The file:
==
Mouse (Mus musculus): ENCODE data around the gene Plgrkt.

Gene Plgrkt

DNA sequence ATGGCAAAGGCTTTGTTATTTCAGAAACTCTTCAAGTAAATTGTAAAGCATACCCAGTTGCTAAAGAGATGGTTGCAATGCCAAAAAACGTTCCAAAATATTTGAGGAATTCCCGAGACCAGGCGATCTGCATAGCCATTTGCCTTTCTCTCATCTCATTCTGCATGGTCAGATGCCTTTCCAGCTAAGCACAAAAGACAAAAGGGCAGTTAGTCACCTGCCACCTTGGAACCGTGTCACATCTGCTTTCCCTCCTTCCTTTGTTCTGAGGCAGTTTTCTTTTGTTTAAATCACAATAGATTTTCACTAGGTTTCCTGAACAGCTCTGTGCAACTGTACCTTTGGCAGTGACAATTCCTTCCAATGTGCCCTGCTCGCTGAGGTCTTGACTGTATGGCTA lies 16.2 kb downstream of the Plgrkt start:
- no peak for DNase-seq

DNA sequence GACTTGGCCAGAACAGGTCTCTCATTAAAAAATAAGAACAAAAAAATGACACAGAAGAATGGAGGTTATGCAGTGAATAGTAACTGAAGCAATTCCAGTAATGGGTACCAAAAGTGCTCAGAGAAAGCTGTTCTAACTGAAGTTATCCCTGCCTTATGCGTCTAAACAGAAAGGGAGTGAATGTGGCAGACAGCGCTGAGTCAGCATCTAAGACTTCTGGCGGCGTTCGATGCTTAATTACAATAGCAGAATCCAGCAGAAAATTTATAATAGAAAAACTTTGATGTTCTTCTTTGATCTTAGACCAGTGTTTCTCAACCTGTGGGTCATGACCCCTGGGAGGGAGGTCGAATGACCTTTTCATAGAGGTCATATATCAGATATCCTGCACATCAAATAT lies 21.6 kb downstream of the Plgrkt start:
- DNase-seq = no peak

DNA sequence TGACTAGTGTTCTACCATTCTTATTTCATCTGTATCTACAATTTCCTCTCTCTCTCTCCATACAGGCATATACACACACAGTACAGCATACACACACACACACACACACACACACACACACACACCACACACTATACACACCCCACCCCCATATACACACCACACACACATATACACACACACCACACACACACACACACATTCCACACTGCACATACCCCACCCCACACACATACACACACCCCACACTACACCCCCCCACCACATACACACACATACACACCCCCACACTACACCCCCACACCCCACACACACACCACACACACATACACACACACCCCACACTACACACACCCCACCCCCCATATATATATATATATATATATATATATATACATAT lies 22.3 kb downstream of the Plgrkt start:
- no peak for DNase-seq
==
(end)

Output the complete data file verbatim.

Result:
Mouse (Mus musculus): ENCODE data around the gene Plgrkt.

Gene Plgrkt

DNA sequence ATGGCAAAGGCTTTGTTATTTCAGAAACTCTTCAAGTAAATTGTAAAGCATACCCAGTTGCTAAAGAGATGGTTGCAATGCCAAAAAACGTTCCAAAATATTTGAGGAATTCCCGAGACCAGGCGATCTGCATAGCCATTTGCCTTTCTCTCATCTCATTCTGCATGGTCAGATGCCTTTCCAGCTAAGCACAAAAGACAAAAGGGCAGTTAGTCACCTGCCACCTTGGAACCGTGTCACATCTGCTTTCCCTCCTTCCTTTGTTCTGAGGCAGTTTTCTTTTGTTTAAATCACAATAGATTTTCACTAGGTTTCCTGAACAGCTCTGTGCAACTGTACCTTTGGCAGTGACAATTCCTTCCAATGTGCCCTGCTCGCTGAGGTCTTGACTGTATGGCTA lies 16.2 kb downstream of the Plgrkt start:
- no peak for DNase-seq

DNA sequence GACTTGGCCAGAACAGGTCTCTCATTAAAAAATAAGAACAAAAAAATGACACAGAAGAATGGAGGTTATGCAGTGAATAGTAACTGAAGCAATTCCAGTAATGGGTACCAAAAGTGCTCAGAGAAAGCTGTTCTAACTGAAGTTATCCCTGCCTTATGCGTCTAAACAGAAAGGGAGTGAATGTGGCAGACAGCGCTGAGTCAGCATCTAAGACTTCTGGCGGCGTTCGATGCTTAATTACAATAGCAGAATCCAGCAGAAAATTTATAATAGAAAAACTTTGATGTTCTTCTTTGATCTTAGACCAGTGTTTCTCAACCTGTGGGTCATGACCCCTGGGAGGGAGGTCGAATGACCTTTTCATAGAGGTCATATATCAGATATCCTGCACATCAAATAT lies 21.6 kb downstream of the Plgrkt start:
- DNase-seq = no peak

DNA sequence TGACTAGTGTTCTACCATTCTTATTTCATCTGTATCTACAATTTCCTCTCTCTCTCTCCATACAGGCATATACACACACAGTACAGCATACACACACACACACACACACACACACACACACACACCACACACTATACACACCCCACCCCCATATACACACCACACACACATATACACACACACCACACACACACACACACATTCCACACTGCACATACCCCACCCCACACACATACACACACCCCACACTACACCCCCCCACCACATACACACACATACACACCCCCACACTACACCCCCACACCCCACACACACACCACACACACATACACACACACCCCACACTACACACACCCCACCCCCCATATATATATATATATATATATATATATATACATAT lies 22.3 kb downstream of the Plgrkt start:
- no peak for DNase-seq